In AIG Europe v OC320301 (formerly the International Law Partnership LLP),1 England’s Commercial Court considered the standard aggregate claims provision contained within English and Welsh solicitors’ professional indemnity insurance policies.
The court declined to allow a number of claims (lodged by hundreds of investors who lost money due to a failed system devised by the defendant law firm) to be treated as one claim. The claims were said to be separate on the basis that the claims were not dependent on one another and therefore not a ‘series of related transactions or matters’ as required by the policy.
The significance of this decision lies in the far reaching application of this standard aggregation clause. Insurers and insureds should consider their respective liability when confronted with multiple claims of a similar nature.
The defendant law firm (Firm) was retained by Midas International Development PLC (Midas) to advise on international property law aspects of Midas’ plan to develop holiday homes in Turkey and Morocco.
The Firm devised an elaborate scheme which aimed to protect investors by not allowing their money to be released to the local development companies until the promised levels of securities were achieved.
Midas attempted to acquire land in both site locations, however were unable to complete the contracts for the purchase of the land which caused both the developments to fail and the local Midas company to be wound up.
Prior to the insolvency of Midas, investors’ money had been paid out to the local Midas companies and was unrecoverable. The scheme implemented for investor security had failed and the investors claimed to have lost in excess of £10 million.
Actions were brought by a total of 214 individual investors and beneficiaries against the Firm in negligence and for breach of fiduciary duty for the monies lost in the Turkey and Morocco developments.
The insurer was of the view the claims brought by the investors arose from ‘similar acts or omissions in a series of related matters or transactions’ as defined in the policy and should be treated as one ‘claim’ for policy purposes. The investors’ case was that the claims did not arise from similar acts or omissions in a series of related matters or transactions, or alternatively the similar acts or omissions in a series of related matters or transactions were in respect of the Turkish development and the Moroccan development independently.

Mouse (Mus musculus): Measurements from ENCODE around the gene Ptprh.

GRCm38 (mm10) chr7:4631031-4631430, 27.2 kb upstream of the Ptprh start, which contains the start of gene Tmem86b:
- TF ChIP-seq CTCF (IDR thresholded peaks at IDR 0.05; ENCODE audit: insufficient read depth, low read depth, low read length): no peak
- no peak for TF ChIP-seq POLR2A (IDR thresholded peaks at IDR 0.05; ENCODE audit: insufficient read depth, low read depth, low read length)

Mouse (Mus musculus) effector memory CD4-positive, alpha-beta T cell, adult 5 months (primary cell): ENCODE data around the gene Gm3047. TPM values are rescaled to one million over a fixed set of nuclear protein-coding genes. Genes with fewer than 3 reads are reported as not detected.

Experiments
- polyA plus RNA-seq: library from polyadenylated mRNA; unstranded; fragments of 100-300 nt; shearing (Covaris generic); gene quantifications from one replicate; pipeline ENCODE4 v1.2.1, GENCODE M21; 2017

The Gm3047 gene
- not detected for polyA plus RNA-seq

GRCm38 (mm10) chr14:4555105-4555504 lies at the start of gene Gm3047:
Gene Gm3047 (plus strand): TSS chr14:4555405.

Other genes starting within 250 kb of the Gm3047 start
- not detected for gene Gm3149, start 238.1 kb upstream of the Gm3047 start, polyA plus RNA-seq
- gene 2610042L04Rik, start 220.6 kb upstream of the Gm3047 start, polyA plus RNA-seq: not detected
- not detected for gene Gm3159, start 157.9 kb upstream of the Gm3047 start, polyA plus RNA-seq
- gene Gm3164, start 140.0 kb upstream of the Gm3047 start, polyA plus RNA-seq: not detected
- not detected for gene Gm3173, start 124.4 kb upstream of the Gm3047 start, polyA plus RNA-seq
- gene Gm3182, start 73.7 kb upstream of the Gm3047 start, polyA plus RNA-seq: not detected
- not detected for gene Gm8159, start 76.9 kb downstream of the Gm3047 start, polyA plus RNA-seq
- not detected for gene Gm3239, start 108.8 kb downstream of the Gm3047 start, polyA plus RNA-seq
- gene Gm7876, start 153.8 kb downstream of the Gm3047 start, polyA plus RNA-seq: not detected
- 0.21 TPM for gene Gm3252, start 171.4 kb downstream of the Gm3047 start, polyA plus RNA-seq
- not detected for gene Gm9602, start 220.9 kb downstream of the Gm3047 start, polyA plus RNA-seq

Whether there were one or multiple claims was important because the policy limit was £3 million per claim, and with the Firm no longer practicing, the investors were relying on the insurance policy to meet any compensation award, which if the investors were successful, would likely significantly exceed the policy limit for one claim.
The relevant aggregation clause in this case was as follows:
‘The insurance may provide that, when considering what may be regarded as one Claim for the purposes of the limits contemplated by clauses 2.1 and 2.3:
a. All Claims against any one or more Insured arising from:
i. one act or omission;
ii. one series of related acts or omissions;
iii. the same act or omission in a series of related matters or transactions;
iv. similar acts or omissions in a series of related matters or transactions; and
b. all Claims against one or more Insured arising from one matter or transaction will be regarded as one Claim.’
The court was tasked with considering the meaning of the two elements of the clause the insurer sought to rely on.
Similar act or omission
In construing what is ‘similar’, the court ruled the requisite degree of similarity must be appropriate having regard to the object of the clause, which was to permit claims to be aggregated for the purpose of applying the limit of the insurer’s liability per claim. In light of this, the court required the requisite degree of similarity to be a real or substantial degree of similarity as opposed to being fanciful or insubstantial.